Saturday, April 16, 2011

Reading or being Read to: Choice between Audio and Visual Books

I have rejected all audio books I have been offered. I am always scared that I would lose something if I listened to the book instead of reading it. I know there are those whose only choice is to listen. However, if you have the choice which one would you choose: audio or visual? If you have ever listened to an audio book what made you choose it? How would you compare a book you have read and one you have listened to? Also there are words writers italicise or put between inverted commas to create a different meaning or effect - sometimes for humour or for emphasis. How are these carried out in audio readings. Besides, we all have different voices, mental or vocal, how do you cope with other people's voice or follow completely for meaning.

12 comments:

  1. I think it all comes down to the narrator. The first audiobook I listened to and liked was read by Alan Rickman. I knew I loved his voice already, and the book was by an author I wasn't sure I loved (Thomas Hardy). I know I could listen to Rickman read the phone book and be happy, so I decided to take a chance. Spending five weeks with that book made me love it so much more than if I'd read it in print. With some books, listening to audio makes you miss some things, but with others it can actually enhance your understanding of a book. For instance I listened to Lolita by Nabokov, read by Jeremy Irons (another wonderful voice) back in December. I had read Lolita in print about a decade ago and understood maybe half of what Nabokov says, but in the audio version, I understood everything. Nabokov has to be read slowly to fully understand, and I don't read slow enough in print to catch everything. The audio experience was amazing, and other bloggers have had the same one with this particular book. So I think it all depends. I love audios, but only with the right book and the right narrator.

    ReplyDelete
  2. @Amanda you make very important point. Shows you really know what you are saying. The challenge then is finding the shiver book and the shiver reader. How can one make such decisions?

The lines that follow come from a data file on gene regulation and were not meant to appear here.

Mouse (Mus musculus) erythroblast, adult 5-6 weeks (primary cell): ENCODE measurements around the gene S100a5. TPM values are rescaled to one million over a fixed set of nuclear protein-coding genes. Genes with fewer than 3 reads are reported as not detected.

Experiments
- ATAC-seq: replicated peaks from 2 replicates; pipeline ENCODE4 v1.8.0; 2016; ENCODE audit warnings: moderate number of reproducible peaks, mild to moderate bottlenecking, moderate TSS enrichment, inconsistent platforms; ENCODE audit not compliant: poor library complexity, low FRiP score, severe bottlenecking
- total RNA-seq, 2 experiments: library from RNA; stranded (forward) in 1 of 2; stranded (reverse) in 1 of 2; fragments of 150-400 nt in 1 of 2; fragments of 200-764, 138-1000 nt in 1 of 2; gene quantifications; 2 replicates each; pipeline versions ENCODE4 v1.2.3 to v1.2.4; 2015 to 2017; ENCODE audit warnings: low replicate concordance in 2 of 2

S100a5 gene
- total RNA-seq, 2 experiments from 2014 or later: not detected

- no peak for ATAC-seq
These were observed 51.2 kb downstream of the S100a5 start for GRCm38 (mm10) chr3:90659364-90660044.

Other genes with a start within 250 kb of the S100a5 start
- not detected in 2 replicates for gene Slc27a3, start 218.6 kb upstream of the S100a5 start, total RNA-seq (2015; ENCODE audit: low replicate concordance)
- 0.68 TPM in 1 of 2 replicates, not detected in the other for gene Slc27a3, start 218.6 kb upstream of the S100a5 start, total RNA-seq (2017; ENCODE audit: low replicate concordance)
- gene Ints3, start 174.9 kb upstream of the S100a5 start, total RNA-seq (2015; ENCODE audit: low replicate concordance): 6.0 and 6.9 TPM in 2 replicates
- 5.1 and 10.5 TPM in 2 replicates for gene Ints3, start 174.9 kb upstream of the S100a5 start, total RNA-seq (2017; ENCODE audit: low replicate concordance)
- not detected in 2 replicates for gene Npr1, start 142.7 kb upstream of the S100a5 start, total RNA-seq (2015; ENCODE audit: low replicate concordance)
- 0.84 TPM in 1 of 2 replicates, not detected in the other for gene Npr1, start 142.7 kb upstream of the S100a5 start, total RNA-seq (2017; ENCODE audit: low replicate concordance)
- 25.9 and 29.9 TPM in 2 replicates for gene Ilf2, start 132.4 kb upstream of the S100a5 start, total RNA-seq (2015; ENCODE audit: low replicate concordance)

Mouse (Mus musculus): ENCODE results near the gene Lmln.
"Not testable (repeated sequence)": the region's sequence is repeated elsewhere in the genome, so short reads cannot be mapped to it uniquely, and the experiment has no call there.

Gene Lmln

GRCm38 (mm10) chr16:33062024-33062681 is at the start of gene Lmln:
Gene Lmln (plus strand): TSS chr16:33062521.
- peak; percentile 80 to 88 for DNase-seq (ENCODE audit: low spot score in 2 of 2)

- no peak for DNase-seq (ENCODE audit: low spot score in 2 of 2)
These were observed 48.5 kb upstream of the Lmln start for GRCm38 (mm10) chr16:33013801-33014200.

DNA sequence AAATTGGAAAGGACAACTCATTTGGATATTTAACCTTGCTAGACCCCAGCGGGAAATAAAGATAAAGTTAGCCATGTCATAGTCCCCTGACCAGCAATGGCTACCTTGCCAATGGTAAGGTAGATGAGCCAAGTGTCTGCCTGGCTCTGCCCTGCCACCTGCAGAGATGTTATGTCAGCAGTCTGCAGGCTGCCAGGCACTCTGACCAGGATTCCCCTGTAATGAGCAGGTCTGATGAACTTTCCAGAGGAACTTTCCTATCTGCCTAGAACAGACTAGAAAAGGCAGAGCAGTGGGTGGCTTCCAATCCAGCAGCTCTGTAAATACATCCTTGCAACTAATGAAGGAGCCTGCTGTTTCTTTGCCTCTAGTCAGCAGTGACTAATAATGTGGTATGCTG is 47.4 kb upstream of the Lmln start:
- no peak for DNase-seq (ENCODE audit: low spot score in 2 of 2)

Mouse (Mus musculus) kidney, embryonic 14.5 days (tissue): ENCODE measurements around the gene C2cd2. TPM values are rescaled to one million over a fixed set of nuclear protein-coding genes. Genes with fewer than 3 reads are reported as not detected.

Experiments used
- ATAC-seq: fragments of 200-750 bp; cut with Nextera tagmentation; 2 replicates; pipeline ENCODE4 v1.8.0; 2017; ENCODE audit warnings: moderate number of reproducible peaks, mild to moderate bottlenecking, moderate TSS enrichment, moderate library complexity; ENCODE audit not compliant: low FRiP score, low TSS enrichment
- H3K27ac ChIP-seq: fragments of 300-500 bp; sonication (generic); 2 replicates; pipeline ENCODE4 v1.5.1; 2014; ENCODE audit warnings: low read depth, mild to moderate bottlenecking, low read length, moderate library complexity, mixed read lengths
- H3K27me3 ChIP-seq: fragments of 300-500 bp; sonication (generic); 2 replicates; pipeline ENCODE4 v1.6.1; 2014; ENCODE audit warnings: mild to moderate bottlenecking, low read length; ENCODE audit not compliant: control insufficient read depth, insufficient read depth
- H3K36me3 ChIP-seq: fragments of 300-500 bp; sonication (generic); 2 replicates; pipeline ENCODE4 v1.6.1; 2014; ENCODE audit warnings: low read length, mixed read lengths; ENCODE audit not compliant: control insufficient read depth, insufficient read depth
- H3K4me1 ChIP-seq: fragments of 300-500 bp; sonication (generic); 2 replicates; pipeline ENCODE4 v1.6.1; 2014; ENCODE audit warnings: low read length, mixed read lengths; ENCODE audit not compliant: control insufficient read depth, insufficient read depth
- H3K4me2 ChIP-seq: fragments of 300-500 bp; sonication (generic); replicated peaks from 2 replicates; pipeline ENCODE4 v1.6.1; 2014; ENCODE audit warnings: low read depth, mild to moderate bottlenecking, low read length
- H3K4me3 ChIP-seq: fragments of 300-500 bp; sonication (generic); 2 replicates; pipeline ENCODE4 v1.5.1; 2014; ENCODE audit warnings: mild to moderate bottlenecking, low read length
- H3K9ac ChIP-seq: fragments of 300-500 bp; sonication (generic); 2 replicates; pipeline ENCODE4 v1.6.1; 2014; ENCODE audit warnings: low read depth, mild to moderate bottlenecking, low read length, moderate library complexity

ReplyDelete
  3. I definitely prefer print, but audio can be good for times when reading is impossible. I'm trying to learn to like it but it's slow going!

    ReplyDelete
  4. @Amy I have never listened to one before. Perhaps one requires some 'training'. I have always felt i'd lose something by just listening to audio books.

    ReplyDelete
  5. Print all the way...! Have not tried audio before.

    ReplyDelete
  6. @Geosi, publishers have predicted the death of the print, at least the palpable ones we buy. Me too. Have not listened to audio before.

    ReplyDelete
  7. I haven't tried audio books. I have my own rhythm of reading, so I don't know if it would work. What Amanda says about Nabokov I think it's true: there are some authors that you have to read slowly to understand. I remember that in "The English Patient" they say that about Kipling.

    ReplyDelete
  8. I am learning a lot with this weekly discussions. I would make it a permanent feature. Anyone who has a topic for discussion could send it to my inbox. thanks

    I guess difficult novels have to be read slowly. That's what I want to say the 'rhythm'. English Patient? I would try that style. thanks for the tip

    ReplyDelete
  9. I have not listened to any audio book but i can say that some may sound good depending on the reader. The voice quality of the reader is important. I have read a section of my unpublished book on radio and people loved it. The reader determines how well you will love it.

    ReplyDelete
  10. how do you handle those parts that depend more on the structure of the prose? And those words whose real understanding depends on whether they are in inverted commas or have been italicised?

    ReplyDelete
  11. An author in my opinion will read best his work. IN my case, i carry out the emotion of my characters very well, at least that is what they that listened to me said. More so It cannot be overlooked the importance of some careful reading as some works requires time to even understand a particular sentence.

    For my book, the prose is read differently from the dialogue. The prose sets the tone as a narrative to allow the dialogue to be read as though a stage play. I enjoy it that way.

    ReplyDelete
  12. thanks for your response. I agree with the points raised here. Authors read their works best.

    ReplyDelete

Help Improve the Blog with a Comment

Related Posts Plugin for WordPress, Blogger...

Featured post

Njoroge, Kihika, & Kamiti: Epochs of African Literature, A Reader's Perspective

Source Though Achebe's Things Fall Apart   (1958) is often cited and used as the beginning of the modern African novel written in E...